Sodom and Gomorrah

The Destruction of Sodom and Gomorrah, John Martin, 1852
Sodom and Gomorrah being destroyed in the background of Lucas van Leyden's 1520 painting Lot and his Daughters

Sodom and Gomorrah (ə/)[1] were cities mentioned in the Book of Genesis[2] and throughout the Hebrew Bible,[3] the New Testament, and in the deuterocanonical books, as well as in the Quran and the hadith.[4]

According to the Torah, the kingdoms of Sodom and Gomorrah were allied with the cities of Admah, Zeboim, and Bela. These five cities, also known as the "cities of the plain" (from Genesis in the Authorized Version), were situated on the Jordan River plain in the southern region of the land of Canaan. The plain, which corresponds to the area just north of the modern-day Dead Sea,[5] was compared to the garden of Eden[Gen.13:10] as being well-watered and green, suitable for grazing livestock.

Divine judgment by God was passed upon Sodom and Gomorrah and two neighboring cities, which were completely consumed by fire and brimstone. Neighboring Zoar (Bela) was the only city to be spared. In Abrahamic religions, Sodom and Gomorrah have become synonymous with impenitent sin, and their fall with a proverbial manifestation of divine retribution.[6][7][Jude 1:7] Sodom and Gomorrah have been used historically and today as metaphors for vice and homosexuality, although a close reading of the text and other Ancient Near Eastern sources suggest that this association may be incorrect.[8]

The story has therefore given rise to words in several languages. These include the English word sodomy, which is used in sodomy laws to describe sexual "crimes against nature", namely anal or oral sex (particularly homosexual), or bestiality.[9][10][11] Some Islamic societies incorporate punishments associated with Sodom and Gomorrah into sharia.[12]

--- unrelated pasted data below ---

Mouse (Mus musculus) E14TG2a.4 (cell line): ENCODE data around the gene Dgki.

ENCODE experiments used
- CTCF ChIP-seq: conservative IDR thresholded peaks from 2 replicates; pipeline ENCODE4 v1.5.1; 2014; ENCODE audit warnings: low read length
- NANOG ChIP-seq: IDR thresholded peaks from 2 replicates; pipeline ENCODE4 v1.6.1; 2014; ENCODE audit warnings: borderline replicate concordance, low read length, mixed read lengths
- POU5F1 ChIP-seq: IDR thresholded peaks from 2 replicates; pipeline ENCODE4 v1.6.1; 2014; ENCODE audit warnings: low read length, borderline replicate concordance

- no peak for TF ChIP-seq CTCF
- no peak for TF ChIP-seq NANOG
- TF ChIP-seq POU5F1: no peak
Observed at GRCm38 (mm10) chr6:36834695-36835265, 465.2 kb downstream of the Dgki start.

Etymology

The etymology of both names is uncertain.[13] The exact original meanings of the names are also uncertain. Some believe, the name Sodom (Hebrew: סְדֹםSəḏōm) could be a word from an early Semitic language ultimately related to the Arabic sadama, meaning "fasten", "fortify", "strengthen", but that is unlikely as the Gesenius' Hebrew-Chaldee Lexicon defines the Hebrew word Sodom (Cēdom) as burning.[14]

Gomorrah (Hebrew: עֲמֹרָה‘Ămōrāh) is a special case for a number of reasons. The Hebrew term transliterated as ‘amōra was not always pronounced as such. In ancient times, all Semitic languages, including Hebrew, included a letter known as ghayn which made the sound of the voiced velar fricative (/ɣ/, or “gh”). At some point, Hebrew merged ghayn with the ayin (ע); thus words originally pronounced with ghayn no longer preserved the “gh” sound and instead adopted ayin’s pronunciation, the voiced pharyngeal fricative (/ʕ/), which is silent in Modern Hebrew. The Hebrew term for Gomorrah is one of these words. Thus, the true pronunciation of the term is ghamōrah, as opposed to the modern ‘amōrah. Based on the initial ghayn, it is possible that the Hebrew term could be based on the root gh-m-r, which means "be deep", "copious (water),"[15] but this is also in dispute as it is classically known as עֲמֹרָה ʻĂmôrâh, am-o-raw'; from H6014; a (ruined) heap; Amorah, a place in Palestine:—Gomorrah.[16]

Other Languages
አማርኛ: ሰዶም
العربية: سدوم وعمورة
български: Содом и Гомор
brezhoneg: Sodom ha Gomorra
čeština: Sodoma a Gomora
Հայերեն: Սոդոմ և Գոմոր
hrvatski: Sodoma i Gomora
Bahasa Indonesia: Sodom dan Gomora
Basa Jawa: Sodom lan Gomora
latviešu: Sodoma un Gomora
lietuvių: Sodoma ir Gomora
മലയാളം: സദൂം
Bahasa Melayu: Sodom dan Gomorrah
Nederlands: Sodom en Gomorra
português: Sodoma e Gomorra
Simple English: Sodom and Gomorrah
slovenčina: Sodoma a Gomora
српски / srpski: Содома и Гомора
srpskohrvatski / српскохрватски: Sodoma i Gomora
Türkçe: Sodom ve Gomora
українська: Содом і Гоморра